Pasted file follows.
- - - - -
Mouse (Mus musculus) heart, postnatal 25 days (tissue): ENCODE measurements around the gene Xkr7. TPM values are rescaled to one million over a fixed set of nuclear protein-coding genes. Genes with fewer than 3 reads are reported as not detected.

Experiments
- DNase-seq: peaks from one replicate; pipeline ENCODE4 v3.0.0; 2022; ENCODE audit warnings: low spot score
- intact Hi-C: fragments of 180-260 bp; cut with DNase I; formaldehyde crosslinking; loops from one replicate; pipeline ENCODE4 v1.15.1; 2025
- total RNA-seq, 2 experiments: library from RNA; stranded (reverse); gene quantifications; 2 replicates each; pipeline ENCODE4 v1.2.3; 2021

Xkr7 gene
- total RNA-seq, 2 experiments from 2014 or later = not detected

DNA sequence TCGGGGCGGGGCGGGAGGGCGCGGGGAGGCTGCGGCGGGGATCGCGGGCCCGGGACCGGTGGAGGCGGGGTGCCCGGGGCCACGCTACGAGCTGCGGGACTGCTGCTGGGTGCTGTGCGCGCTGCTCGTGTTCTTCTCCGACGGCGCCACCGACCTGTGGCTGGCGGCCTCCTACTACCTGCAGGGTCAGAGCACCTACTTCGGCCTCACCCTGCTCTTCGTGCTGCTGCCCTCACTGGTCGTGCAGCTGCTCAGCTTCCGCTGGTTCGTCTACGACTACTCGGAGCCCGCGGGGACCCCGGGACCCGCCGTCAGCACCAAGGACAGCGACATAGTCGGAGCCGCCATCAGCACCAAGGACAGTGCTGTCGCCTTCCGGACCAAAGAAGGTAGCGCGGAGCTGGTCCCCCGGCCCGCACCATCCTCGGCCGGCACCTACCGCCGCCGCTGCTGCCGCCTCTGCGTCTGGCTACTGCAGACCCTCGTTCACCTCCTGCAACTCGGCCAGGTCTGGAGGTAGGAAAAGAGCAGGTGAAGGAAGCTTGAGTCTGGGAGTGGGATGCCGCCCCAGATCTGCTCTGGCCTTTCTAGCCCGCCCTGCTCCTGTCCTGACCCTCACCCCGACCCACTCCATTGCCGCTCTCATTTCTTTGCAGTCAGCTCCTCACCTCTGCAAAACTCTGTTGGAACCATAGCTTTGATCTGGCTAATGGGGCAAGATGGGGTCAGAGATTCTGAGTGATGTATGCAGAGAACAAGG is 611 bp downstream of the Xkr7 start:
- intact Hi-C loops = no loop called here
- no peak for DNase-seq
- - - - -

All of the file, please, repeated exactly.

Mouse (Mus musculus) heart, postnatal 25 days (tissue): ENCODE measurements around the gene Xkr7. TPM values are rescaled to one million over a fixed set of nuclear protein-coding genes. Genes with fewer than 3 reads are reported as not detected.

Experiments
- DNase-seq: peaks from one replicate; pipeline ENCODE4 v3.0.0; 2022; ENCODE audit warnings: low spot score
- intact Hi-C: fragments of 180-260 bp; cut with DNase I; formaldehyde crosslinking; loops from one replicate; pipeline ENCODE4 v1.15.1; 2025
- total RNA-seq, 2 experiments: library from RNA; stranded (reverse); gene quantifications; 2 replicates each; pipeline ENCODE4 v1.2.3; 2021

Xkr7 gene
- total RNA-seq, 2 experiments from 2014 or later = not detected

DNA sequence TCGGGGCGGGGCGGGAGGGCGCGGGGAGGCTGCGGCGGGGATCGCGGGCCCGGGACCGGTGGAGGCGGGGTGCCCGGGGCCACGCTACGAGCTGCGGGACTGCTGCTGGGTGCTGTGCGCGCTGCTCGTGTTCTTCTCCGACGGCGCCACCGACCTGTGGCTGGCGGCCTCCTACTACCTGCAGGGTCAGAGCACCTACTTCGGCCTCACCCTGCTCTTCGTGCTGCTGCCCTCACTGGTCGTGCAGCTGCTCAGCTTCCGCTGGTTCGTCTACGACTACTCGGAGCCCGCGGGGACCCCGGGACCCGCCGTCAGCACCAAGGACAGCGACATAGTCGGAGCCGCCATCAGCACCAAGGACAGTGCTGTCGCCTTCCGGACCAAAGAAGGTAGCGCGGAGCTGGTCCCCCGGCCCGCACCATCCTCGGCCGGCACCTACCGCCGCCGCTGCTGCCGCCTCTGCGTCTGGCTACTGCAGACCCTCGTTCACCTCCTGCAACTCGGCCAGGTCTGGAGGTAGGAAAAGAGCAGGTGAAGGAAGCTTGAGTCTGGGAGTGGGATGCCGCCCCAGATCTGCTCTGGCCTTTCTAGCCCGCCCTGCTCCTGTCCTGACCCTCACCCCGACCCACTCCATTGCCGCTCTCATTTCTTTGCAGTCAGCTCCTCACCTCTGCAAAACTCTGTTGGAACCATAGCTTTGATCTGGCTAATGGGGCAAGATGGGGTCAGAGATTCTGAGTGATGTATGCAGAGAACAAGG is 611 bp downstream of the Xkr7 start:
- intact Hi-C loops = no loop called here
- no peak for DNase-seq